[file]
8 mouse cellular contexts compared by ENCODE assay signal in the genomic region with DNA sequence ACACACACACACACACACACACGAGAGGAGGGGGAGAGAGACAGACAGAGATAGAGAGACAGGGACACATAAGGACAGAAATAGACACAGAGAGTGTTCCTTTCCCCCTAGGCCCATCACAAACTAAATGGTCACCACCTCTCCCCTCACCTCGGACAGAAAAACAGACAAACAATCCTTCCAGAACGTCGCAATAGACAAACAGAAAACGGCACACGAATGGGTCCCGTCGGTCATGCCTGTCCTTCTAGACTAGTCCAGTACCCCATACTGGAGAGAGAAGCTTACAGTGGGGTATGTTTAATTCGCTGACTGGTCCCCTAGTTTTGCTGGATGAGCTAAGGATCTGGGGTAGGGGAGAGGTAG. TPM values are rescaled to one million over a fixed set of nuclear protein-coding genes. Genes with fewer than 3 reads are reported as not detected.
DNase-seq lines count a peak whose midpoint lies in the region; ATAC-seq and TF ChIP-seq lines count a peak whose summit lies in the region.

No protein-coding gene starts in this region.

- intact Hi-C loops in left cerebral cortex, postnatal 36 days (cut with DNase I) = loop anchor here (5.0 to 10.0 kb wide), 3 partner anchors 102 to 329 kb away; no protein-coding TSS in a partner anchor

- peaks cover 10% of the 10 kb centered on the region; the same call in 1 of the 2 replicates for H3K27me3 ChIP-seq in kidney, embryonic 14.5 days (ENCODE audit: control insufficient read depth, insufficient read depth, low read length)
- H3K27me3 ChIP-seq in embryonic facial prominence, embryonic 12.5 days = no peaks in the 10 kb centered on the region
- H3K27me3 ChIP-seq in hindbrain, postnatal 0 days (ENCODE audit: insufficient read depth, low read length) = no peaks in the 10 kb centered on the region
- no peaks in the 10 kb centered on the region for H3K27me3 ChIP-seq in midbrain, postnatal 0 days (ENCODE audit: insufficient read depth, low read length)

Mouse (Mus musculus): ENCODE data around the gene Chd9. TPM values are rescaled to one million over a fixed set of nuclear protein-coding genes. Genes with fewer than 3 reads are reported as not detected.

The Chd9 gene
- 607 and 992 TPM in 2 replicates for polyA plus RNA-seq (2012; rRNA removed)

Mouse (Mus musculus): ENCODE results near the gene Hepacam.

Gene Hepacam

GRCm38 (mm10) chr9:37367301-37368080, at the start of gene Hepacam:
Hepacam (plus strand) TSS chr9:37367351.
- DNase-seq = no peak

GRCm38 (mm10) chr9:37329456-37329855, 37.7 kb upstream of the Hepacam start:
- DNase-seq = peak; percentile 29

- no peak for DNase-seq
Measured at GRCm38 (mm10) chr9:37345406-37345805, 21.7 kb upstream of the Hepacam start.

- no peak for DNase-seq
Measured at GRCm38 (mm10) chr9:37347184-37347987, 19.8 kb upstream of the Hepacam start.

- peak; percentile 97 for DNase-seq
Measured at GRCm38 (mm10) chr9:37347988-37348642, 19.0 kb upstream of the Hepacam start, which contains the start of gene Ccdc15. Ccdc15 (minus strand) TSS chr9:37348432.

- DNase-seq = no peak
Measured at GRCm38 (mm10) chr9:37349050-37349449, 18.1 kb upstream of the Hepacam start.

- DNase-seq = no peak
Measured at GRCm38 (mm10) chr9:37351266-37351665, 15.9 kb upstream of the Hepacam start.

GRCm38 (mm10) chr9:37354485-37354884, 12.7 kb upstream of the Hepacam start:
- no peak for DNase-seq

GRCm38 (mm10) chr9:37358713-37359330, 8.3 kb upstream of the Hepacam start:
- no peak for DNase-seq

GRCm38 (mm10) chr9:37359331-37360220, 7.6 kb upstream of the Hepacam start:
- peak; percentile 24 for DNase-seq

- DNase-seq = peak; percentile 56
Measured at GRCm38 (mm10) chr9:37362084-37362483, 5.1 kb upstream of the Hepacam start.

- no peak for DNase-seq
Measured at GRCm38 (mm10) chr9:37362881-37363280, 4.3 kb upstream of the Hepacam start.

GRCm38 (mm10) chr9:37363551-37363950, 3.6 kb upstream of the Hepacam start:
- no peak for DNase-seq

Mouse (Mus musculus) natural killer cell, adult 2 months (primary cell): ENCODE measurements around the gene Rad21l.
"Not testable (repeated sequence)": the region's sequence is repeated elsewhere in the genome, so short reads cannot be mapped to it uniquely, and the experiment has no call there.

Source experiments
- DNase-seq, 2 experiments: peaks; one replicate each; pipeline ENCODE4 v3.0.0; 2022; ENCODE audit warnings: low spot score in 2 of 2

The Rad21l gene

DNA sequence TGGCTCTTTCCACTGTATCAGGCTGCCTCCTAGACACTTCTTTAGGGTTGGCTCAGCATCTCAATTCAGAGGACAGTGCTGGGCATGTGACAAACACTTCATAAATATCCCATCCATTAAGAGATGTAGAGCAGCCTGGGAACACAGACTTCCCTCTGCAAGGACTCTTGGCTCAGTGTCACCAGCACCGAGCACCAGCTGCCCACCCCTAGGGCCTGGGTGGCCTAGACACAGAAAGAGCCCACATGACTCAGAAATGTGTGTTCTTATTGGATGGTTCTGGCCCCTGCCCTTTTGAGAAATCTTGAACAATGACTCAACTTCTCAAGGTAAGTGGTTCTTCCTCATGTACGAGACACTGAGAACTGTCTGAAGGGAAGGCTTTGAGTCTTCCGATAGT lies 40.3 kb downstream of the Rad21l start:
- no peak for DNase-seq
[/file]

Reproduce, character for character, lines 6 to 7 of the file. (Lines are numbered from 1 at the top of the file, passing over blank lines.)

- H3K27me3 ChIP-seq in embryonic facial prominence, embryonic 12.5 days = no peaks in the 10 kb centered on the region
- H3K27me3 ChIP-seq in hindbrain, postnatal 0 days (ENCODE audit: insufficient read depth, low read length) = no peaks in the 10 kb centered on the region